Last night I had a 'festive meal' with a friend and his family. I was very happy to have been invited along at the last minute. I'd been complaining to my girlfriend during the day that I didn't have any meal to go to that night and I might end up going to temple, but really what I wanted was a family experience. And while I throw all these Shabbats and festive Jewish events, I wish someone invited me to theirs, but I didn't know who to ask or how. So getting an invite mid-afternoon was something like a Godsend, literally. All I had to do was bring a bottle of wine. Dinner was homemade challah (not mine), apples and honey, brisket, roast chicken, vegetables and a glass of red wine. All delicious. I didn't gorge myself. In fact, I could have eaten twice as much, but wanted to get used to eating less as my calorie intake is about to plummet.

This morning to be sure I evacuate my system before I performed, I just had a final half bowl of cereal which worked great. Then I brushed my teeth, but it didn't get rid of that chalky taste in my mouth.

On to temple!

* * *

I went to services, but forgot to bring mints. Really regretted that. My mouth is drier than after a bad hangover. Something is physiologically wrong with me, but I don't feel ill in any capacity.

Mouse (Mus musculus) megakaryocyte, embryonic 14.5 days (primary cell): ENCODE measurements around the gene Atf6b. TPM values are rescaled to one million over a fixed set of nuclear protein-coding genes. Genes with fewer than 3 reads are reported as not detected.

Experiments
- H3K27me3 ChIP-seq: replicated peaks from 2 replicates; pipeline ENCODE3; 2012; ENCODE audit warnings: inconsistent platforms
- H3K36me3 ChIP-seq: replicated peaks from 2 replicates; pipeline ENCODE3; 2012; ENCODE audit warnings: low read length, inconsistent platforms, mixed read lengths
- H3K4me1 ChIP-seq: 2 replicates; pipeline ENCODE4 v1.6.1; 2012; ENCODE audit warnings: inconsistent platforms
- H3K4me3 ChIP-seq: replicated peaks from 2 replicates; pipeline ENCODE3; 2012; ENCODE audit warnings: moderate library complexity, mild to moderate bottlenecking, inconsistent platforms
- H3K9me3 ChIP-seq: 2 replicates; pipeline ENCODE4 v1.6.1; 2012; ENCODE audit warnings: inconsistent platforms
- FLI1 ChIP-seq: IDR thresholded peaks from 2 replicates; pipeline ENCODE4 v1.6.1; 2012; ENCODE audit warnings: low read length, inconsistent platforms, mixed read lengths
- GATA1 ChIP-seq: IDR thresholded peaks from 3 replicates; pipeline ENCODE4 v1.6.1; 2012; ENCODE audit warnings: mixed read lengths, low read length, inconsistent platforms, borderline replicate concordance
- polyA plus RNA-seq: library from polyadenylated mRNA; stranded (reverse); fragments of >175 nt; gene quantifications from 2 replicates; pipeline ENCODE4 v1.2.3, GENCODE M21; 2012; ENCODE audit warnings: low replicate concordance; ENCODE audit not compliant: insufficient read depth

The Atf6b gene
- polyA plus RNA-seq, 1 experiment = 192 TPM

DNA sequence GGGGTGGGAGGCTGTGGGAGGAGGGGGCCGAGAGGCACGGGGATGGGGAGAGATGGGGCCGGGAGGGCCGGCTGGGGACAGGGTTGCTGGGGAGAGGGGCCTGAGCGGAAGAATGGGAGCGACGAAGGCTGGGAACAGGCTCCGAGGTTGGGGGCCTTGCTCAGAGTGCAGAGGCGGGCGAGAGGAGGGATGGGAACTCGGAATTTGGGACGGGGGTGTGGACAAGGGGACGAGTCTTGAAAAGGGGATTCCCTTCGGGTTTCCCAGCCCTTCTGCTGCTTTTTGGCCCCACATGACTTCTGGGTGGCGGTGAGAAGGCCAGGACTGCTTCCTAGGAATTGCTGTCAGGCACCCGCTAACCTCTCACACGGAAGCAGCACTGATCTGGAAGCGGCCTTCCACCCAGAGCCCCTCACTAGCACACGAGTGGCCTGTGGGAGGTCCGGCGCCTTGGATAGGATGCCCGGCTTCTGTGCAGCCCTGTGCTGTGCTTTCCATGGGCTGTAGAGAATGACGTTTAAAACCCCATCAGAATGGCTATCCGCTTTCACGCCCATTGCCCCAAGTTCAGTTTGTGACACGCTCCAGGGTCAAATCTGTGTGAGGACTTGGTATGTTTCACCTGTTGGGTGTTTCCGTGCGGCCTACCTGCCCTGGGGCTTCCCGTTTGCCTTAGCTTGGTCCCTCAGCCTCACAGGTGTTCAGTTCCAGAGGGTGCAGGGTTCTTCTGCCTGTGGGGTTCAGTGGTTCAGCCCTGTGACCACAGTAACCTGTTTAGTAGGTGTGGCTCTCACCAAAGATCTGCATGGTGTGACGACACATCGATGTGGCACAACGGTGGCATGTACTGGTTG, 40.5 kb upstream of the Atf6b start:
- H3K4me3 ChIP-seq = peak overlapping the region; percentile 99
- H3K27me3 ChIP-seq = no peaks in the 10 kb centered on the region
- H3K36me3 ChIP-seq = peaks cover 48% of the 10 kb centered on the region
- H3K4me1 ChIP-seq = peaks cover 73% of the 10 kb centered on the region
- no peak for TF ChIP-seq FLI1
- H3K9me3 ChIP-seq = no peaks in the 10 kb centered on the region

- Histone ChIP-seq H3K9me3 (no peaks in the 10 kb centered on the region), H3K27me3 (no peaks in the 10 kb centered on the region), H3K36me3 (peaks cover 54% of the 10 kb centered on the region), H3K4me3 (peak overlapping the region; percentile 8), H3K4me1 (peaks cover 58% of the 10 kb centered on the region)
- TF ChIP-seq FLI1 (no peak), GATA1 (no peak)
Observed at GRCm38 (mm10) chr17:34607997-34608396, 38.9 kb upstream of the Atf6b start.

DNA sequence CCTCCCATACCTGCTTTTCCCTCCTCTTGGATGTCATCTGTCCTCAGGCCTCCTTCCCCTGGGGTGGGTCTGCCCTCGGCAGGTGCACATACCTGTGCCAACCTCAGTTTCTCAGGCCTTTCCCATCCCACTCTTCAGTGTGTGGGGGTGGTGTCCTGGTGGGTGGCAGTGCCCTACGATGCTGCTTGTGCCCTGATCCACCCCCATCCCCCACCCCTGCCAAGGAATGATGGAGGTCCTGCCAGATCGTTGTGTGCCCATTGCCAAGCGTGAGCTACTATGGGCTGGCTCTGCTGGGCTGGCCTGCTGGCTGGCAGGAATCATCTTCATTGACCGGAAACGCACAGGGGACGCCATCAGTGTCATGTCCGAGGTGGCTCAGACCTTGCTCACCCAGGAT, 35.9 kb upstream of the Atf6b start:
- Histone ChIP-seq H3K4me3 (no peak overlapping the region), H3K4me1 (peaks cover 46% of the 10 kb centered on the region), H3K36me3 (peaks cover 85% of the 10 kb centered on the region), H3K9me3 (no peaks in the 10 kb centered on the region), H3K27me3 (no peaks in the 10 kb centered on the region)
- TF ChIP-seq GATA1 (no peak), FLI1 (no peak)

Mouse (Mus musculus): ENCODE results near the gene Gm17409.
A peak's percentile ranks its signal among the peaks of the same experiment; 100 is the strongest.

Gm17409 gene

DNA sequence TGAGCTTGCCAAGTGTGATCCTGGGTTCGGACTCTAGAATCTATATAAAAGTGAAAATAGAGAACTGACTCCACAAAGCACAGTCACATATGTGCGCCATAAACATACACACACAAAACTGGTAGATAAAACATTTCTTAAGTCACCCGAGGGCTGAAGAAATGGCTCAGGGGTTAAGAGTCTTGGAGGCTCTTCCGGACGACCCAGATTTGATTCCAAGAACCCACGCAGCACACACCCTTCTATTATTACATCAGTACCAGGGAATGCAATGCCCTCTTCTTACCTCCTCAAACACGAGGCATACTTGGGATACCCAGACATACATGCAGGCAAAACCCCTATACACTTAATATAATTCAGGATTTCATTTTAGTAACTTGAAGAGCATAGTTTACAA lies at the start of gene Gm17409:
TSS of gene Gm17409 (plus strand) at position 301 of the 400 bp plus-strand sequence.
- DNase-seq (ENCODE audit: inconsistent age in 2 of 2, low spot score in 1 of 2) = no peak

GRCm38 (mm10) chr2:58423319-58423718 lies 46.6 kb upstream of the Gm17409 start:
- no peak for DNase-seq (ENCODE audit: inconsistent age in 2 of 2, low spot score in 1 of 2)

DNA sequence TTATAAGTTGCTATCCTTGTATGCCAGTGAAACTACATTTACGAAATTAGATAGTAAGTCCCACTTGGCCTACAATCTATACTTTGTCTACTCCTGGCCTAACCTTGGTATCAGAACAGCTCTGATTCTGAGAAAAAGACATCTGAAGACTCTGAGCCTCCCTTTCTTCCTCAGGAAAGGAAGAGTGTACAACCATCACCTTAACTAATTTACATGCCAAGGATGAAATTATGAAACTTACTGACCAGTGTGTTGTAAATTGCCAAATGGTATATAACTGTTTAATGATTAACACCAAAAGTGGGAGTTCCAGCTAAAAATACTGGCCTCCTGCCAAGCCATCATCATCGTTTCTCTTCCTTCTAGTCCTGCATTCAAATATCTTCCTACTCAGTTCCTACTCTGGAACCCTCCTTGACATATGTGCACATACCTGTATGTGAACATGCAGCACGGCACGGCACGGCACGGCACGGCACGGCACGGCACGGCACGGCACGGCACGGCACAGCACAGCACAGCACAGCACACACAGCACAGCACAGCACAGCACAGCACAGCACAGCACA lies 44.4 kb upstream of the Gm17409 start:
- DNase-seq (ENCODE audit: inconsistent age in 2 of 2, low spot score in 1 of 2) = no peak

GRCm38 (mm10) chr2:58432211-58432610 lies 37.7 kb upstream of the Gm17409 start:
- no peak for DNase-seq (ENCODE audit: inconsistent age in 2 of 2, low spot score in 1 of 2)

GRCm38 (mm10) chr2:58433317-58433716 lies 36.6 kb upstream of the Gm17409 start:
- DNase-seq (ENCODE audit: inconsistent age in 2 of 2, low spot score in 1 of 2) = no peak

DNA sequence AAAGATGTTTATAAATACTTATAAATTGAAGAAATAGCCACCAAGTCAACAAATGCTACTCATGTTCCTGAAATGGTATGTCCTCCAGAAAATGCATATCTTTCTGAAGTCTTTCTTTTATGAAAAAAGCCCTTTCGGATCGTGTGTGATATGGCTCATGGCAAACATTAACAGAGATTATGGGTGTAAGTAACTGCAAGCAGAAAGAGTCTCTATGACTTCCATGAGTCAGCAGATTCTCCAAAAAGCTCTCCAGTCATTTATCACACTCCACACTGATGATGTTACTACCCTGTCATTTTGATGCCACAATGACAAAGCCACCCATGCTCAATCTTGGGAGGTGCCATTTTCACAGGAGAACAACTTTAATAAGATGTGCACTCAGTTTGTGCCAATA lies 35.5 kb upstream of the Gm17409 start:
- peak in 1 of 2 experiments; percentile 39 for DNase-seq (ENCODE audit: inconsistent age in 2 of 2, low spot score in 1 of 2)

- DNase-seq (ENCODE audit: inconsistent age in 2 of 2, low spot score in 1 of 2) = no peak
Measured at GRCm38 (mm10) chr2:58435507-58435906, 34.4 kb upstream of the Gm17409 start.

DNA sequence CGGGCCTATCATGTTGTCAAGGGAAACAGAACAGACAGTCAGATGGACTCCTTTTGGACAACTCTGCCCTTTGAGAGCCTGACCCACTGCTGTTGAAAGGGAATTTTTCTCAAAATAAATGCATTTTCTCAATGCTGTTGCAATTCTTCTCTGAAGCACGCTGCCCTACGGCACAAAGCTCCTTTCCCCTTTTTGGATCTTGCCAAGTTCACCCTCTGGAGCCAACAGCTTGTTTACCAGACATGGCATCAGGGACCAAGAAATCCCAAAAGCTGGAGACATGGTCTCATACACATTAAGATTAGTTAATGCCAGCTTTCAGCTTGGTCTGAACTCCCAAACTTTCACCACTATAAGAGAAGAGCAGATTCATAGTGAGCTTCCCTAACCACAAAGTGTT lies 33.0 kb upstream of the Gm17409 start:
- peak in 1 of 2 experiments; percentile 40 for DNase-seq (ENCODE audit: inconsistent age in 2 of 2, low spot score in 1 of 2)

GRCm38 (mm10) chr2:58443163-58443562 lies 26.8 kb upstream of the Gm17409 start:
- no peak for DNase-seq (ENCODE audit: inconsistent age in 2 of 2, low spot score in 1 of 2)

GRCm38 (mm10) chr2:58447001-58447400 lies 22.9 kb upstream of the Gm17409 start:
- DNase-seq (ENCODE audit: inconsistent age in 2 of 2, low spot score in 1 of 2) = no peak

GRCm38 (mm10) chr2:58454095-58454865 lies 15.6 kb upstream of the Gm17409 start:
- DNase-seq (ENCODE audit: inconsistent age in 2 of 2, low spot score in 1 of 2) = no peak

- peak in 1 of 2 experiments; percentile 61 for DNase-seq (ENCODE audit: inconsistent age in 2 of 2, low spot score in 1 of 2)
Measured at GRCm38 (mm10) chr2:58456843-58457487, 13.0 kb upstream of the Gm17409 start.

I spent so much time practicing my portion, I arrived an hour late - just as they were parading the Torahs around the sanctuary. My girlfriend who's not Jewish, met me there. She'd very open to learning about what I'm interested in and she's been to two services at Nashuva and one Shabbat dinner at my place. This will be her first high holidays. I'm fine having her with me for Rosh Hashana, but I'm not sure about her coming to Yom Kippur. That's some intense shit - especially for someone who doesn't necessarily believe it. For someone who's there for me. Anyway, she lives 45 minutes East of San Diego and there was bad traffic this morning so it took her about 3-1/2 hours. Amazingly, I arrived about a minute after she did. I gave her a big hug, we ran to the bathroom and then went inside. I found her a seat and then someone found me and told me they were afraid I wasn't going to show, so I checked in with the woman who's organized all the Torah readers. But since I was reading from the Torah, I had to sit on the bima (pulpit) and she sat by herself in a SRO crowd. She's lucky she got a seat at all. I was concerned about her sitting there by herself experiencing something quite alien, especially since she didn't know anyone there. Remarkably, she happened to sit next to my old roommate from earlier this year. She didn't know this however until after the Torah readings when I came to join her.